But what about children of divorce? What are the effects of parental separation on a child? 

Studies suggest that children of divorced parents are likely to get divorced themselves, but this doesn’t guarantee that your future relationships are headed down the same path. Nevertheless, a parent split or separation can also affect their children’s marriages. Marital discord in the future is said to be one of the negative effects of divorce on children. 

Nicholas Wolfinger, a sociologist at the University of Utah, spent a decade studying the marriages of kids from divorced homes in the US. According to his research, those with divorced parents are disproportionately more likely to marry other people with divorced parents. In cases where both partners have divorced parents, they are also more likely to end up getting divorced than couples in which just one partner is a child of divorce.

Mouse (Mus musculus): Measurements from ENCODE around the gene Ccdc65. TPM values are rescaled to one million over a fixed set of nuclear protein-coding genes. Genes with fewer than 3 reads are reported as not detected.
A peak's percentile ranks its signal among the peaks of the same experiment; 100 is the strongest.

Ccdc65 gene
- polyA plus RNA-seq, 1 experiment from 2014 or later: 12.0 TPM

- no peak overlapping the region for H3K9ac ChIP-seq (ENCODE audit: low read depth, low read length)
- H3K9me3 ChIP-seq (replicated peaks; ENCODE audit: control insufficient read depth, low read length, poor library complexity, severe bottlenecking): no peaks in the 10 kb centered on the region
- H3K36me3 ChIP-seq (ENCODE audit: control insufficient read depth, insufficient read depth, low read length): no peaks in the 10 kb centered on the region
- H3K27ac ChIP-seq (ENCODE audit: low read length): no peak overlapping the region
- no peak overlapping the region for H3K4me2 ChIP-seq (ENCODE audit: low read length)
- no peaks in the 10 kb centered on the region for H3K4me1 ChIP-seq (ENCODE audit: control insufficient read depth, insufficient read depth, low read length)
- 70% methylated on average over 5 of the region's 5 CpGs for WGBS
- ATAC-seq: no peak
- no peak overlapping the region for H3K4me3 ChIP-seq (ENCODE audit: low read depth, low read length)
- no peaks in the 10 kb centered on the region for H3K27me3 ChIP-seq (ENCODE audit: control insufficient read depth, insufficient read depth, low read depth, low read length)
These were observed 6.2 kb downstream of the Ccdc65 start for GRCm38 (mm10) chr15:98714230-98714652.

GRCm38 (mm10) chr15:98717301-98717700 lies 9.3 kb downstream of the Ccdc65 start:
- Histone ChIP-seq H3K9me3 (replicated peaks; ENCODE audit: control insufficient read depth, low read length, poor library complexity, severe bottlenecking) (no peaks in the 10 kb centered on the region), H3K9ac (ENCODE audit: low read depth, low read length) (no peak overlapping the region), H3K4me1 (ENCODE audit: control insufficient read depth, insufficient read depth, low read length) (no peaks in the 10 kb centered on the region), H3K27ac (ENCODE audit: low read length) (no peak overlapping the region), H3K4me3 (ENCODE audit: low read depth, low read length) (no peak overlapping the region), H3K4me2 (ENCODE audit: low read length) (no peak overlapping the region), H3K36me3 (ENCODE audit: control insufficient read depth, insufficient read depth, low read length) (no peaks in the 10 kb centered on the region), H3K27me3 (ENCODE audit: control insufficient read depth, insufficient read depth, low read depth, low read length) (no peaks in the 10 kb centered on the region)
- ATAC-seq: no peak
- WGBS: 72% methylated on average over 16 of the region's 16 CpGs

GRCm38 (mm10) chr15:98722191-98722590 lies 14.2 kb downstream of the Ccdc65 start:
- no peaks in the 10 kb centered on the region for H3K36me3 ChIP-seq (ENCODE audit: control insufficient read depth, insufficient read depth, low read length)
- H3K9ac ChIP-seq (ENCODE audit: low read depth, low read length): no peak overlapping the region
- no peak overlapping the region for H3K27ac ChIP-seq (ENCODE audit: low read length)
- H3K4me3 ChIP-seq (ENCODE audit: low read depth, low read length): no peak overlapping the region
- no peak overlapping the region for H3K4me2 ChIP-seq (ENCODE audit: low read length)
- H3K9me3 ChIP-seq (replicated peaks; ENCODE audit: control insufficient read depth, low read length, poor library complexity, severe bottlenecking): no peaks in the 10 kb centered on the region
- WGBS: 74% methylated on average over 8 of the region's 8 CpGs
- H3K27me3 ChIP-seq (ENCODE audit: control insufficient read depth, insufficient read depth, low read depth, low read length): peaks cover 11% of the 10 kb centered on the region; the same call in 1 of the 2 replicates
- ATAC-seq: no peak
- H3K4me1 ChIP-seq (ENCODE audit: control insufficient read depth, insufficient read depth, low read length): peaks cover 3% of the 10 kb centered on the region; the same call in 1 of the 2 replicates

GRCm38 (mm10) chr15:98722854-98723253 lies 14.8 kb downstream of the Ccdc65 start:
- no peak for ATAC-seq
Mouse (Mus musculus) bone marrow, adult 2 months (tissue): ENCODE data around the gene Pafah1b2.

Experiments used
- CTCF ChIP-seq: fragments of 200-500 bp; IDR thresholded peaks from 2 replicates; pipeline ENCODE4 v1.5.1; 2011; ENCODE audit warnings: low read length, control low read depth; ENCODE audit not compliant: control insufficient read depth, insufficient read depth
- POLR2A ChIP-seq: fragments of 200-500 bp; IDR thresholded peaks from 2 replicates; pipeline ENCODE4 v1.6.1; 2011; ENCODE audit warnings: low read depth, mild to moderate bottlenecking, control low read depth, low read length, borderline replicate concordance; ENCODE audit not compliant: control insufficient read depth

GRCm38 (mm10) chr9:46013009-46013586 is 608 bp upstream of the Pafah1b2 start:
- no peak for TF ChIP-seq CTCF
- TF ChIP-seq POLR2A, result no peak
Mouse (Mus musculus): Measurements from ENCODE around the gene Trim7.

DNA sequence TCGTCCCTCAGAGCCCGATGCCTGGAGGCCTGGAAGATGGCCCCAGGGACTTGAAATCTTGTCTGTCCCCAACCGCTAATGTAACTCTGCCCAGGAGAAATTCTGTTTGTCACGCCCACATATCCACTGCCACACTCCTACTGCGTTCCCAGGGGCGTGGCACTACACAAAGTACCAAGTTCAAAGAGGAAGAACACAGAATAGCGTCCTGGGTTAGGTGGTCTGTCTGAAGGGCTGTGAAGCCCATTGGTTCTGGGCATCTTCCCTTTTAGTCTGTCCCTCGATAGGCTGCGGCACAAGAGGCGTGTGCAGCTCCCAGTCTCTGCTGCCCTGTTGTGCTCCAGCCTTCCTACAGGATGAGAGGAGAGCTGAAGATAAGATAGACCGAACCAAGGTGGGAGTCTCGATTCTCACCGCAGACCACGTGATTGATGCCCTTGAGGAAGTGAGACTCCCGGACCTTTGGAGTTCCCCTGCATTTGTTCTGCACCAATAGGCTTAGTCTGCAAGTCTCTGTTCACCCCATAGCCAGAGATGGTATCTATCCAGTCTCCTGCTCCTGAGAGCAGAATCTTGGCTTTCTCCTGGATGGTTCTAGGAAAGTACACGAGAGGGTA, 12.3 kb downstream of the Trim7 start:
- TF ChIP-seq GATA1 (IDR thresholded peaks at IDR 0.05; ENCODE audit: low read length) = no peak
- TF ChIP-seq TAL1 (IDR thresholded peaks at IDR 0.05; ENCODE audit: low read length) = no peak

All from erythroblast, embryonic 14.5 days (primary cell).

Mental Health and Well-Being

The relationship between parents can also affect a child’s mental health. A 2012 study revealed that kids who are exposed to frequent and mean fighting are more likely to develop mental health disorders like anxiety, depression, and behavioral issues. There is also the risk of producing slack and inconsistent parenting in high-conflict marriages or families in toxic relationships. 

A  2020 report featured in the Cogent Psychology journal supported the aforementioned finding. A review of 23 different studies found that high marital quality is associated with higher levels of psychological well-being in children. With low marital quality, however, kids are less likely to show high levels of psychological well-being.